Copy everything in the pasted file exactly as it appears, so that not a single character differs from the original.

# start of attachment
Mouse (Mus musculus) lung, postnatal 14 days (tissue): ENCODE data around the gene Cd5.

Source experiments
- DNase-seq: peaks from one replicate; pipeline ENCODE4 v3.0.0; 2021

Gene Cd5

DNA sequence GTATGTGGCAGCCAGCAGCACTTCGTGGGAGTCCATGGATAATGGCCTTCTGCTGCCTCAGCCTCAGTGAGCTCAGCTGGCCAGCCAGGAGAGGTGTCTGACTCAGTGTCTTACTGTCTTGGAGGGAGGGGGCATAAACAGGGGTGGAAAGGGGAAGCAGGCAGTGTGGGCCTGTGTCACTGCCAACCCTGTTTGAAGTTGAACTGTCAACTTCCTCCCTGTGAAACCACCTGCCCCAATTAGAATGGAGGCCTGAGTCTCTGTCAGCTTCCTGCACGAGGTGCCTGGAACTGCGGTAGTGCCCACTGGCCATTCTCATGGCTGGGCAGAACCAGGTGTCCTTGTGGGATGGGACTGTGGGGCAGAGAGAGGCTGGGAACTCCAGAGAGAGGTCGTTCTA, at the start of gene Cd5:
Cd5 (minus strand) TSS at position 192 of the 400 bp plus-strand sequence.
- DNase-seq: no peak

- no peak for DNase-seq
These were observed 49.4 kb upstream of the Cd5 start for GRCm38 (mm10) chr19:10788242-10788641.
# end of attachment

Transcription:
Mouse (Mus musculus) lung, postnatal 14 days (tissue): ENCODE data around the gene Cd5.

Source experiments
- DNase-seq: peaks from one replicate; pipeline ENCODE4 v3.0.0; 2021

Gene Cd5

DNA sequence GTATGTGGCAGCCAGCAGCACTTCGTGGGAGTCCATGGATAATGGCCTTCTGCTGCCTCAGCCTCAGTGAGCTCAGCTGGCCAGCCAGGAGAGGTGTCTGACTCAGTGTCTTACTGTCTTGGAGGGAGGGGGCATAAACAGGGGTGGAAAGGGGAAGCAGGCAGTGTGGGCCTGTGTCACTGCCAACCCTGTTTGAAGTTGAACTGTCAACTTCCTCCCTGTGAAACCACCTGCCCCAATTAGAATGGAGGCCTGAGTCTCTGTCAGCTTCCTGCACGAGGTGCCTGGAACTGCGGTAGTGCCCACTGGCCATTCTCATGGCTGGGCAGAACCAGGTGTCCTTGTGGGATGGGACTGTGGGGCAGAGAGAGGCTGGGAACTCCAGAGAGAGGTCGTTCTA, at the start of gene Cd5:
Cd5 (minus strand) TSS at position 192 of the 400 bp plus-strand sequence.
- DNase-seq: no peak

- no peak for DNase-seq
These were observed 49.4 kb upstream of the Cd5 start for GRCm38 (mm10) chr19:10788242-10788641.